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    A changing climate

    The Earth’s climate is always changing, but the changes are usually very slow – typically taking hundreds to thousands of years. Natural processes such as variations in the Earth’s orbit, solar energy distribution and volcanic eruptions can influence the climate.

    Over millions of years, the Earth has alternated between warm and cold periods, but the climate has been fairly stable over the last 10,000 years. This stability has allowed a large variety of different ecosystems (and humans) to establish and flourish.

    Human activities in the last century have had an effect on this natural climate balance. Greenhouse gases (carbon dioxide, water vapour, methane and other gases) act like a blanket and cause the Earth to warm. Even small changes in the global average temperature can lead to large shifts in climate and weather.

    Antarctica and global climate change

    Antarctica is an ideal location to study local-to-global scale climate change. The low diversity of life in the Dry Valleys allows scientists to study it in great detail – including the effects of small climate changes. Scientists think that, once they understand how things work in Antarctica, they can use this knowledge to make predictions about the impacts of climate change elsewhere.

    Part of me thinks, ‘Why are we up in the Dry Valleys? If no one ever goes there, why do we need to know anything about them?’ And then you discover that, because it’s such a microbiologically unique environment, it is pretty much the perfect place to look for early indicators of climate change and what the implications of that might be.

    Nigel Latta

    Antarctica also acts like an archive for ancient history. Small amounts of air get trapped in ice and can reveal climate information from the past. Scientists have charted greenhouse gas levels from as far back as 800,00 years. Ice core data shows that temperatures were warmer when there were more greenhouse gases in the atmosphere and vice versa.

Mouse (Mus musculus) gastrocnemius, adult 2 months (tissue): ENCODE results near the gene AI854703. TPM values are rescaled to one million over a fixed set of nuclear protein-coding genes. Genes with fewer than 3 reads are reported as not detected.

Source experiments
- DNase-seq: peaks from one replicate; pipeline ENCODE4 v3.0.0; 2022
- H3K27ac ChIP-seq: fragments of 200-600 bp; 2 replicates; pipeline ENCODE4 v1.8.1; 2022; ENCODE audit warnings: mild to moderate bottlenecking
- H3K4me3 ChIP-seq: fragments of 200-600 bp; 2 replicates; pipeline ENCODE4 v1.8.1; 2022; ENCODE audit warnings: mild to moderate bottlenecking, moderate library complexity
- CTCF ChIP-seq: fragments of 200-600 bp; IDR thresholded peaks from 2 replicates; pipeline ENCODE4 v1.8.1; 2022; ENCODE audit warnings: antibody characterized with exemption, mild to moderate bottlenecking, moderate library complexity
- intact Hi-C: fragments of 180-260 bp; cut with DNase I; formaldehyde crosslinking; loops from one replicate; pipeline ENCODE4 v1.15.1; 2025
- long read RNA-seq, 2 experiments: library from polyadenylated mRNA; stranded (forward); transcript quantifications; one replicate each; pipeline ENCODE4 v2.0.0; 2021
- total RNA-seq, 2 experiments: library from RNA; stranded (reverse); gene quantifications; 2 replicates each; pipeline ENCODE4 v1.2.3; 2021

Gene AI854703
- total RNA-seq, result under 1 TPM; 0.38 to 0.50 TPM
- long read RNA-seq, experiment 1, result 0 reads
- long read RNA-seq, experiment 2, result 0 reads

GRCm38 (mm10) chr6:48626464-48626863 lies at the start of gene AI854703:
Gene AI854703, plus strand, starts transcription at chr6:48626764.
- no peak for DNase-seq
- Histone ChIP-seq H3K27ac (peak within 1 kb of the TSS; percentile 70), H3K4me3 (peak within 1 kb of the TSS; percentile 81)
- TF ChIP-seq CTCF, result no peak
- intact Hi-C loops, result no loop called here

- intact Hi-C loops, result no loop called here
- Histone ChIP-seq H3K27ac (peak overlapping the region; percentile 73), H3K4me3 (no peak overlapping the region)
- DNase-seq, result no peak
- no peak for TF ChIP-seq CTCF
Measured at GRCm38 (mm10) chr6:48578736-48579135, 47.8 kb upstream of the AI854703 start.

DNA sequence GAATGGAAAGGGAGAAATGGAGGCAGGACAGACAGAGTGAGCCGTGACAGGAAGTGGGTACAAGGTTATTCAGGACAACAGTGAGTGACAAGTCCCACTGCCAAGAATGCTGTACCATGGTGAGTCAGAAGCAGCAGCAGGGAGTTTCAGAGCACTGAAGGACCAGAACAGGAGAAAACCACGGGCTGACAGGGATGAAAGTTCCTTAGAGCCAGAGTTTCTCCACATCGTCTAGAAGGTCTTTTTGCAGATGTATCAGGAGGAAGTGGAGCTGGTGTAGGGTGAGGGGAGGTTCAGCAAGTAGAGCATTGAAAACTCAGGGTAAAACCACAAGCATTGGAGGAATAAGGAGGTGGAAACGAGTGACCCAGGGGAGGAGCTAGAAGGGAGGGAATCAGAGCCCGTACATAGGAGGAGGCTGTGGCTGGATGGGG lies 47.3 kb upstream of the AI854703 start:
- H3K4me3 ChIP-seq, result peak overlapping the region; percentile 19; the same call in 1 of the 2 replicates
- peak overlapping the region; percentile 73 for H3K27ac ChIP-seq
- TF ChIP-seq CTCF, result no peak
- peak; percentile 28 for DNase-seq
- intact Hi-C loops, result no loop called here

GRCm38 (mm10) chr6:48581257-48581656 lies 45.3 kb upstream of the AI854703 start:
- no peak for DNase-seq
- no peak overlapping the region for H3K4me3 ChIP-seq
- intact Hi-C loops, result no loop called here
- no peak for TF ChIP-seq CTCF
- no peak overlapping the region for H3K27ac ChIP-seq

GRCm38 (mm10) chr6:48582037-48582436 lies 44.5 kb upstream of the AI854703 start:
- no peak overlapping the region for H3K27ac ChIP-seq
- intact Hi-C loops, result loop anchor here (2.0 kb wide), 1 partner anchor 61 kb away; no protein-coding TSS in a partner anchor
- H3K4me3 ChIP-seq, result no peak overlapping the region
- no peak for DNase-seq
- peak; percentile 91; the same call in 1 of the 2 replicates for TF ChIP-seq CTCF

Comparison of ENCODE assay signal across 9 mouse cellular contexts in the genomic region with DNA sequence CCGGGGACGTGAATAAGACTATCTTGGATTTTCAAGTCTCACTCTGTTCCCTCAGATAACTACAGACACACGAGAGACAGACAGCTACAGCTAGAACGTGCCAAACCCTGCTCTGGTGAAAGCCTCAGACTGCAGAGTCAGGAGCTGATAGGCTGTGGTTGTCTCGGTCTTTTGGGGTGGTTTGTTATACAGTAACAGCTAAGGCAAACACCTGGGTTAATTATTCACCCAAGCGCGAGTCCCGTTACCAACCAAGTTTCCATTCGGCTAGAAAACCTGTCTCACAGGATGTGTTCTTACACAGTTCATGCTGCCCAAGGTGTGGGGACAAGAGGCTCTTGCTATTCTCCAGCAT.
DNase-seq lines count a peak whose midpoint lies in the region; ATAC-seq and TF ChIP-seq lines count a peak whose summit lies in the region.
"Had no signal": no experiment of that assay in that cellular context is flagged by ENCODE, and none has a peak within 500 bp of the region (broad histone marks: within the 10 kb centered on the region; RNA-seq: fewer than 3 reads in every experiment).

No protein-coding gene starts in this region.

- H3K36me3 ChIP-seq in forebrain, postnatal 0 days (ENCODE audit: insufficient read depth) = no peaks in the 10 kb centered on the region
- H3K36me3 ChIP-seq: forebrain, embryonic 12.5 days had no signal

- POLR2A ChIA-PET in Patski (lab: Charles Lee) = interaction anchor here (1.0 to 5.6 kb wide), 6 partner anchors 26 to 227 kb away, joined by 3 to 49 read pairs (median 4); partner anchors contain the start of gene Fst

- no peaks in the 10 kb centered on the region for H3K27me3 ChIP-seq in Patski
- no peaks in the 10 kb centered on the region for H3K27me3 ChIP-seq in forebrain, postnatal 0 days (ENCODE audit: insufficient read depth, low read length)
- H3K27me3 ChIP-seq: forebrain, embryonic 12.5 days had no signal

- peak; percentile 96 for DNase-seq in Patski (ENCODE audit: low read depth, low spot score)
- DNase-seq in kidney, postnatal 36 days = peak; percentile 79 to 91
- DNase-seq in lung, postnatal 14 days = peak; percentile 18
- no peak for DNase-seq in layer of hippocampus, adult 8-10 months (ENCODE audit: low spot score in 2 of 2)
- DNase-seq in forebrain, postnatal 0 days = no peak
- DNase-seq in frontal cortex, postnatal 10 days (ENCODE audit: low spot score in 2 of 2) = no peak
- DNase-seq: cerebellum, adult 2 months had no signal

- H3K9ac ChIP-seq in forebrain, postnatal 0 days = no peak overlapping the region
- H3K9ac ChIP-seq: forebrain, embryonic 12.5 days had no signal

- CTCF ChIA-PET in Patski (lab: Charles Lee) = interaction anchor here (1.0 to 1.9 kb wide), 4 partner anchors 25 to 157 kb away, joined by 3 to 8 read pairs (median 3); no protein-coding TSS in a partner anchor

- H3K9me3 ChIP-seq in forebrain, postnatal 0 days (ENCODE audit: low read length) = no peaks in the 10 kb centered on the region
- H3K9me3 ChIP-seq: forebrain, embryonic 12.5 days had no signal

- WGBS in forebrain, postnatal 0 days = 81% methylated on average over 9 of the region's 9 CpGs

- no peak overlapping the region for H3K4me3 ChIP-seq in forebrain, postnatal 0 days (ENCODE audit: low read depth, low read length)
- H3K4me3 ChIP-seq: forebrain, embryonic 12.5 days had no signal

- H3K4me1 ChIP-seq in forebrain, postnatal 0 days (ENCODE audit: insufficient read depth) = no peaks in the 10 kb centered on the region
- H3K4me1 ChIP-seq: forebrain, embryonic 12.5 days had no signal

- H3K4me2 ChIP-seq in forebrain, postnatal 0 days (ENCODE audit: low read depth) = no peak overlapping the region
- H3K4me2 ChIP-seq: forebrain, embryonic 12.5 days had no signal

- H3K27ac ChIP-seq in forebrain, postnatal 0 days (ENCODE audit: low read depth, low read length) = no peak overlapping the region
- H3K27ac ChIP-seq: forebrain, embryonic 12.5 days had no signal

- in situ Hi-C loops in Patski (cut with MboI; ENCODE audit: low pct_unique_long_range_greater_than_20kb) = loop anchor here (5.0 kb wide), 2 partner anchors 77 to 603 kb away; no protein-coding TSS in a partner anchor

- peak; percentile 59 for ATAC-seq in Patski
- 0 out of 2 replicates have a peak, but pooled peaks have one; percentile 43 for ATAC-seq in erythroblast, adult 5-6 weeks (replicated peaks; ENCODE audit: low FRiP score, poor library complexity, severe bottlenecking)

Fossil evidence goes back even further. It shows that, around 45 million years ago, Antarctica resembled a South Island bush ecosystem, with trees, amphibians, insects and fish. Over 10 million years, the climate cooled and the forests were replaced with ice and scrubby grasslands – similar to those found along the central North Island’s Desert Road. Further cooling meant that Antarctica became the ice-covered continent it is today.

    Earth’s climate has therefore always changed, but it’s the influence of human impacts that is now causing enormous international concern and activity.

    Potential climate change impacts on New Zealand

    Climate scientists expect the Earth’s average temperature to increase by between 1°C and 6°C this century. In New Zealand, the Ministry for the Environment predicts the average temperature will rise by about 2°C. While it does not sound like much, warmer temperatures may cause:

    • more frequent extreme weather events such as droughts and floods
    • a need to change land use activities due to changes in rainfall patterns
    • sea level rises and coastal erosion